One good way to think about this is to chew on a recent piece by Eric Liu titled “How To Get Power” published in TED.Ideas. (Simone Alicea at KNKX interviewed Liu in advance of his talk in Seattle promoting his new book, You're More Powerful than You Think: A Citizen's Guide to Making Change Happen. Listen at: Citizen University Founder Says You're More Powerful Than You Think)

For Liu, the crux is the stories we tell to others: the story of self (what this cause means to me), the story of us (what we share that makes “us” us), and the story of now (this time, this moment calling for action.) Liu makes it tantalizingly simple: “Of these three stories, the middle one — about us — is crucial...Who is “us”?” I say “tantalizingly simple” because many have swooned over the simplicity of Tom Peters’ Passion For Excellence and Malcolm Gladwell’s The Tipping Point but found carrying out their lessons in the real world difficult.

For example, we know who “us” is among those who are part of the choir of loving animals and nature but do those who sing for LGBT rights or reproductive rights or immigration rights sing their songs about “us” that includes all of us? If you think it doesn’t matter, that’s that. But if you think if having a story we tell about us that includes many of us makes us more powerful against Trump and his cronies and collaborators, chew hard. I think it will take a lot of listening and give and take to converse about “us” so we can talk about “us.” There’s no guarantee we’ll be successful— but if there’s a kind of social, political and economic order we want to see as our society moving forward, that’s the kind of hard work it will take.

Let me know what you think.

--Mike Sato

Sunday, March 5, 2017

Would You Shake Hands With A Groper?

 Update: The Elephant in the Room It’s time we talked openly about Donald Trump’s mental health.  Rosemary K.M. Sword and Philip Zimbardo Ph.D. 2/26/17 (Psychology Today)

Would you shake hands with a someone who groped women? Someone who disrespects judges and a free press? Someone who lies and bullies the vulnerable? I’ve been thinking about this civil act of shaking hands for the past month of the Trump presidency.

I didn’t watch the address to Congress last week (I went to a talk about loons instead) but the TV replay showed lots of handshaking. Commentaries noted how ‘presidential’ Trump was without his customary campaign-style histrionics.

Handshaking is a custom that may have originated in ancient times to show a peaceful intent; the open hand having no weapon. According to Wikipedia, “The handshake is commonly done upon meeting, greeting, parting, offering congratulations, expressing gratitude, or completing an agreement. In sports or other competitive activities, it is also done as a sign of good sportsmanship. Its purpose is to convey trust, respect, balance, and equality. If it is done to form an agreement, the agreement is not official until the hands are parted.” Handshake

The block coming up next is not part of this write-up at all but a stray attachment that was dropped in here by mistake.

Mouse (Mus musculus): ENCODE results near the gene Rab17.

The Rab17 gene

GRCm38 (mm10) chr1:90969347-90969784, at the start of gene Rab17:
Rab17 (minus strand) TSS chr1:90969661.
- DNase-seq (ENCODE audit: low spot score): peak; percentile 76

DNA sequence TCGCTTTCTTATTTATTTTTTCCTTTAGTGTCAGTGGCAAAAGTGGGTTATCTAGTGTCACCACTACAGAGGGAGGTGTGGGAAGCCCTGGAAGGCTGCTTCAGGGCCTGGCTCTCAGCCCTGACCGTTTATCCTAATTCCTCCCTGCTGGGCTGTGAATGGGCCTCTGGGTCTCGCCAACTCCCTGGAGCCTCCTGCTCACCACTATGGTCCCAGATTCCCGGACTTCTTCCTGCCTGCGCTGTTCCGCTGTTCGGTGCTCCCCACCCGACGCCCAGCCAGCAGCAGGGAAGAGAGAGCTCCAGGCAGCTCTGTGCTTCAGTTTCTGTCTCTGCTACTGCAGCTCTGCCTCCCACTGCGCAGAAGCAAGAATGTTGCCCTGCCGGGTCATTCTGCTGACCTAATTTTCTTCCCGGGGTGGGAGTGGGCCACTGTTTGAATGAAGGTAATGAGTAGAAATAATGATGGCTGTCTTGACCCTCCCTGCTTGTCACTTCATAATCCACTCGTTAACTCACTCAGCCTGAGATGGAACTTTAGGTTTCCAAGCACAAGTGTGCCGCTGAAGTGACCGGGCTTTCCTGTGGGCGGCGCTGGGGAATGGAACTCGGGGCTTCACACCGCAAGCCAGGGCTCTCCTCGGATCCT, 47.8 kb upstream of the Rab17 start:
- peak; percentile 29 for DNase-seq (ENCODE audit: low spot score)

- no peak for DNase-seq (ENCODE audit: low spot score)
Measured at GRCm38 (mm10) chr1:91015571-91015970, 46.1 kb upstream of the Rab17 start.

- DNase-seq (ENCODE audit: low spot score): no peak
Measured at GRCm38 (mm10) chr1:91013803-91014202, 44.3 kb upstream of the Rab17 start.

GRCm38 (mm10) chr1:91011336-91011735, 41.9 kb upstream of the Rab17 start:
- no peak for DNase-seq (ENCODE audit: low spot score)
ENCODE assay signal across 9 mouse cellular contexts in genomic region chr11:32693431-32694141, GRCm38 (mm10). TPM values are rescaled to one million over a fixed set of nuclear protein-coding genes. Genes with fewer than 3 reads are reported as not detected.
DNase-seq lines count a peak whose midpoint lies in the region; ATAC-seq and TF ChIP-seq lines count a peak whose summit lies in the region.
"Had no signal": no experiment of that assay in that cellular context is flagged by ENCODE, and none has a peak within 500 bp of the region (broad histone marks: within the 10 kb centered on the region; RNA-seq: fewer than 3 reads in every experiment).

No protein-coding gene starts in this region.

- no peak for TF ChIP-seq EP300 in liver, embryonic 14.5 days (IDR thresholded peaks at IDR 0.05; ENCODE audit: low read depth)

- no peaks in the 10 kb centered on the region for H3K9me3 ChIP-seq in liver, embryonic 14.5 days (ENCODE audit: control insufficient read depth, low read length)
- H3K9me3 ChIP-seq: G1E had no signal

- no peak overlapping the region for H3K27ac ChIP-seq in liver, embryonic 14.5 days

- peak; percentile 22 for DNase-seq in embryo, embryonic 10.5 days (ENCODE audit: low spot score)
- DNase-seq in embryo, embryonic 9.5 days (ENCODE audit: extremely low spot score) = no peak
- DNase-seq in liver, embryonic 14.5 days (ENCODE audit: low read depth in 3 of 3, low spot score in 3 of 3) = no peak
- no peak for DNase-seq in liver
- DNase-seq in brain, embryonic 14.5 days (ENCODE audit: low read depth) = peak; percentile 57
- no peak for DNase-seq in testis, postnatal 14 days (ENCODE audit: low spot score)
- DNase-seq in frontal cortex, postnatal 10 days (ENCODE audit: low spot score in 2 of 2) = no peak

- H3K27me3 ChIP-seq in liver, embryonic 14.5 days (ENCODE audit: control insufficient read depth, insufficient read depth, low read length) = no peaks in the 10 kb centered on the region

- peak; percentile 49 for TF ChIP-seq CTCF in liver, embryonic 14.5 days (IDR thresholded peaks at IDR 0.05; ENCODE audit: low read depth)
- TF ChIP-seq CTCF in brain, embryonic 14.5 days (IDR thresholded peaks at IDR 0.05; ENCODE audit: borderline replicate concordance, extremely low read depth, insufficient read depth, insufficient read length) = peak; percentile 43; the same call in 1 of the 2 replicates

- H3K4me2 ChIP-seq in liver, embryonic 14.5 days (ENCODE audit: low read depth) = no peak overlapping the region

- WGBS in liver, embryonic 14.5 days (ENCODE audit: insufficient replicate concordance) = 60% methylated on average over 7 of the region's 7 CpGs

My gut feeling faced with the prospects of shaking hands with the President is one of revulsion. But that feeling is in deep conflict with the norms of what I grew up with and internalized as civilized behavior: At an all-boys Episcopal prep school one stands when a woman enters the room, says “sir” and “ma’am,” and shakes hands with a firm grip and eye-to-eye contact. You say, please, and you say, thank you and excuse me, and you respect your elders.

A lot of those norms got tested in the cultural cauldron of the ‘60s. I read Nietzsche's The Genealogy of Morals which examines where societal rules and moral norms come from and their purpose in maintaining social order and the authority of the status quo. I think it was Reed College history prof Owen Ulph who posited that, when the system is corrupt, the social contract with the state is broken and rules no longer apply. Hold that thought, then read Reflections on the Revolution in France by Edmund Burke and write one’s own life essay on what it means to live a civil life in a time of change.

Unlike Will Rogers, I’ve met and known of a number of people I didn’t like. But I’ve never felt the moral and physical revulsion as I feel with the President. I’ve shaken hands with people I’ve disagreed with, feeling, despite disagreements, we still lived in the same moral universe. From all he’s said, says and done, President Trump and I live in different moral universes.

So, no handshake. But I think about— and worry about— what it means when I cannot maintain one of the most basic norms of civil greeting and tradition. What would a handshake between President Trump and me mean?

For me, the handshake conveys the currency of trust. I’ve shaken hands with people I’ve trusted my life to, my children to, my finances to. With elected officials, bureaucrats and business associates, the handshake’s currency of trust means I will do my part of the relationship and you will do yours. It may very well be a social contract whose rules and norms maintain the status quo, but that is what the currency of trust provides. With no social contract, there is no trust, no handshake. With no trust and no handshake, there is no social contract.